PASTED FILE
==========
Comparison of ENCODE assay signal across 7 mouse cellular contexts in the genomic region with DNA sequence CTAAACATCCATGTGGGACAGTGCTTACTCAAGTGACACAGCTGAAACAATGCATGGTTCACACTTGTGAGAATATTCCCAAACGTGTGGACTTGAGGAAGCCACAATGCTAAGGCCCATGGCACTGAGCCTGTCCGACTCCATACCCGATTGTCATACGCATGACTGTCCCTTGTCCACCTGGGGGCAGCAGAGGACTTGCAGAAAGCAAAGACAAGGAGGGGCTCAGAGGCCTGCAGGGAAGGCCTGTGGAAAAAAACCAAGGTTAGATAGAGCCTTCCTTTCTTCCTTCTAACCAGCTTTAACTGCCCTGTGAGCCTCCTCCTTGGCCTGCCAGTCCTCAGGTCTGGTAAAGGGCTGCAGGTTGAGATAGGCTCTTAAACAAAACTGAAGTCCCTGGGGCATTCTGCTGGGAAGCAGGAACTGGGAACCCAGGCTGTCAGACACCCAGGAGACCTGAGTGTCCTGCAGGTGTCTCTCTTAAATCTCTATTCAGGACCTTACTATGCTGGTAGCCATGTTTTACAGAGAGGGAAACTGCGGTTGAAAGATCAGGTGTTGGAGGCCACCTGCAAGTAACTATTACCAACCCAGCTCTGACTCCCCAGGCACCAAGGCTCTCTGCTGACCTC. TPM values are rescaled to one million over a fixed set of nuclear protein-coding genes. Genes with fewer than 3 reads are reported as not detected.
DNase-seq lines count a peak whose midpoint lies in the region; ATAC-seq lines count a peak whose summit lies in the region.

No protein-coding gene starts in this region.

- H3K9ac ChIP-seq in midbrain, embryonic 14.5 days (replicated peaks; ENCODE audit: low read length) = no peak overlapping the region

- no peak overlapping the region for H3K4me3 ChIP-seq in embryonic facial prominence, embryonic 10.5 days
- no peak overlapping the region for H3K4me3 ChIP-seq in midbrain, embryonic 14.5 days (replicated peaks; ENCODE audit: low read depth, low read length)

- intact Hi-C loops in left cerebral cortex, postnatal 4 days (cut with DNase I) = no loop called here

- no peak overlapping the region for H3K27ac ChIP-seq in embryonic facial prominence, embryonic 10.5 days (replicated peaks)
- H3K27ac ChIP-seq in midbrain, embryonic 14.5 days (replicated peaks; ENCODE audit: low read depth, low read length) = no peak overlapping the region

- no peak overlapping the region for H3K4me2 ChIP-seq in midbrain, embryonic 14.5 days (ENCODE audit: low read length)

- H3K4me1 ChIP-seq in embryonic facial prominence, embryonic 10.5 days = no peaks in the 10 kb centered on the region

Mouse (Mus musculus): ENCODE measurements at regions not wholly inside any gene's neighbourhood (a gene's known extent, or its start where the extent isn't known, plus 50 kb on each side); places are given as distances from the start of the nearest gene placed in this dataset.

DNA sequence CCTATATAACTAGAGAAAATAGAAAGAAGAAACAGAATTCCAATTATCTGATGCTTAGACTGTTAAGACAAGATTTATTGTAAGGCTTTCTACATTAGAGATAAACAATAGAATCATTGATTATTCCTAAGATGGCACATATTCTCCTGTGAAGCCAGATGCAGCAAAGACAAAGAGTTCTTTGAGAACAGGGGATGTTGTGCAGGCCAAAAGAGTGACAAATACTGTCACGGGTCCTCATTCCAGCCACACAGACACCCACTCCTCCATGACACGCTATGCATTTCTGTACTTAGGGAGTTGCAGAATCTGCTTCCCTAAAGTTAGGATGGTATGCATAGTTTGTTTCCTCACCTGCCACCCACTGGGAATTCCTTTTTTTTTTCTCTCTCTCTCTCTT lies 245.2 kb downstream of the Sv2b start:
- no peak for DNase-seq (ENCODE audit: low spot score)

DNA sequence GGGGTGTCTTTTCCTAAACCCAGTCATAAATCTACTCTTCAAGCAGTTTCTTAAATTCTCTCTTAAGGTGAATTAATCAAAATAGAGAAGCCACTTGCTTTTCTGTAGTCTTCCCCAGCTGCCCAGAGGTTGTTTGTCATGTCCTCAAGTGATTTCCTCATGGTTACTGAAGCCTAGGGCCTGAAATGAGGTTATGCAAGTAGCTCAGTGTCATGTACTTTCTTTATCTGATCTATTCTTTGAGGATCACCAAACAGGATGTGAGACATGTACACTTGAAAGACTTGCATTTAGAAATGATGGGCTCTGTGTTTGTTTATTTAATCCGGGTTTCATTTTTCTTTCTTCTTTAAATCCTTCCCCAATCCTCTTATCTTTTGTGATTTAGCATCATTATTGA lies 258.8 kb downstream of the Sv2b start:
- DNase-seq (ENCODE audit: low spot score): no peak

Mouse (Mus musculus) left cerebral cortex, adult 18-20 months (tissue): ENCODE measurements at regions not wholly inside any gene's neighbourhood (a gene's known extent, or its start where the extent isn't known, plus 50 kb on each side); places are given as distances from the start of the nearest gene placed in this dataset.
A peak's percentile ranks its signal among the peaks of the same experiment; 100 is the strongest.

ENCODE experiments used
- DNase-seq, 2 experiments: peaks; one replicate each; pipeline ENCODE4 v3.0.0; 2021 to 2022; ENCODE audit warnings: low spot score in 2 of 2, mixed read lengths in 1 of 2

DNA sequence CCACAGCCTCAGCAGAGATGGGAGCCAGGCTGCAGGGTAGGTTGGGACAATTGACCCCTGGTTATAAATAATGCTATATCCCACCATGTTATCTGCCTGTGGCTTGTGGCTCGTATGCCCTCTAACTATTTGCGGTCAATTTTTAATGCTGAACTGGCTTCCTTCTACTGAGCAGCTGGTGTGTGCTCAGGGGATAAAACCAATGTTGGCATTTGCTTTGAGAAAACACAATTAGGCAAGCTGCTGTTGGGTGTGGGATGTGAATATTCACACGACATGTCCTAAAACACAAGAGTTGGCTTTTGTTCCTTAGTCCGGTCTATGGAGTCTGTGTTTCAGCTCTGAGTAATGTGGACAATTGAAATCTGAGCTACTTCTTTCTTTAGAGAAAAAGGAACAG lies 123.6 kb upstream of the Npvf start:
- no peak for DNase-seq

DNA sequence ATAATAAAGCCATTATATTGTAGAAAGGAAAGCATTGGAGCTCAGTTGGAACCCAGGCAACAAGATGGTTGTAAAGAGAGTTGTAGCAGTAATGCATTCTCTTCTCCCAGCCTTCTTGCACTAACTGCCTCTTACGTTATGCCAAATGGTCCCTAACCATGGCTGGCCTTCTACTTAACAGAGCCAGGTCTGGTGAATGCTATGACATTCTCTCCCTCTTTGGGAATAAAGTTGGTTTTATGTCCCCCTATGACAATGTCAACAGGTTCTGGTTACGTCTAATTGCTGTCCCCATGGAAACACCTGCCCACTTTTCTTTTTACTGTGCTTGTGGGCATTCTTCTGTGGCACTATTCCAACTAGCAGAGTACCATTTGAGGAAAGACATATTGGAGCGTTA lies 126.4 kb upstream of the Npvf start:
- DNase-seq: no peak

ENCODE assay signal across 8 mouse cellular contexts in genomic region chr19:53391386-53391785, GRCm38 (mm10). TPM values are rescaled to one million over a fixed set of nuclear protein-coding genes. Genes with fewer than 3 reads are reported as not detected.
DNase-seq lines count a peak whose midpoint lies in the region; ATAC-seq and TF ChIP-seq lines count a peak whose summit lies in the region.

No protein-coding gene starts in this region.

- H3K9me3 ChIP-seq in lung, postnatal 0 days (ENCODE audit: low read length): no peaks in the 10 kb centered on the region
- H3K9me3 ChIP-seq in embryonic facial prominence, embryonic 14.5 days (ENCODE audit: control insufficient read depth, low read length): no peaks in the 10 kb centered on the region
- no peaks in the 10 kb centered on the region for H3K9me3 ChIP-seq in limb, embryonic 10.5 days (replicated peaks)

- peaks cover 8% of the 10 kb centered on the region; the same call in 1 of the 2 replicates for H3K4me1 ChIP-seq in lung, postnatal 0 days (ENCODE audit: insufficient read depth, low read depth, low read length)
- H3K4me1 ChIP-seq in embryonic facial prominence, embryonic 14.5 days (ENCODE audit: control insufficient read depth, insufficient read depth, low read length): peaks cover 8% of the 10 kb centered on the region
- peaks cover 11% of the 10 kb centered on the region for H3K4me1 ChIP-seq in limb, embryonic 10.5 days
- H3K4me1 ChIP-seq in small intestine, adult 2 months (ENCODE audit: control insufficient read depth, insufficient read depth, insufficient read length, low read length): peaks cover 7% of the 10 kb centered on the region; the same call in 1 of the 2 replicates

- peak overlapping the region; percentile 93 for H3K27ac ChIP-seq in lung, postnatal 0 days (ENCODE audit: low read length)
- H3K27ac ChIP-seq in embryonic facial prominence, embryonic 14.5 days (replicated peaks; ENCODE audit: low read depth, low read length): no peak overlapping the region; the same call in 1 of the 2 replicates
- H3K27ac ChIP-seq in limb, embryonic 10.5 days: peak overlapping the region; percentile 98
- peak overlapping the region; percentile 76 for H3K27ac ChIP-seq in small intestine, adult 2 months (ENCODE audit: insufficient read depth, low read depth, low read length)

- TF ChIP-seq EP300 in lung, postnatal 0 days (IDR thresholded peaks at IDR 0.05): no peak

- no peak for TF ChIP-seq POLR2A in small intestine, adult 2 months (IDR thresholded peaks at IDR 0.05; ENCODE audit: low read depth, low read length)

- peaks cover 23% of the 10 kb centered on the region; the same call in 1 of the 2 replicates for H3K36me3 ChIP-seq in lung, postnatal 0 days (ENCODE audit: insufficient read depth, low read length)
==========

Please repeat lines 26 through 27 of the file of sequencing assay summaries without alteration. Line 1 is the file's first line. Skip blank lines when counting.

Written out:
DNase-seq lines count a peak whose midpoint lies in the region; ATAC-seq and TF ChIP-seq lines count a peak whose summit lies in the region.

No protein-coding gene starts in this region.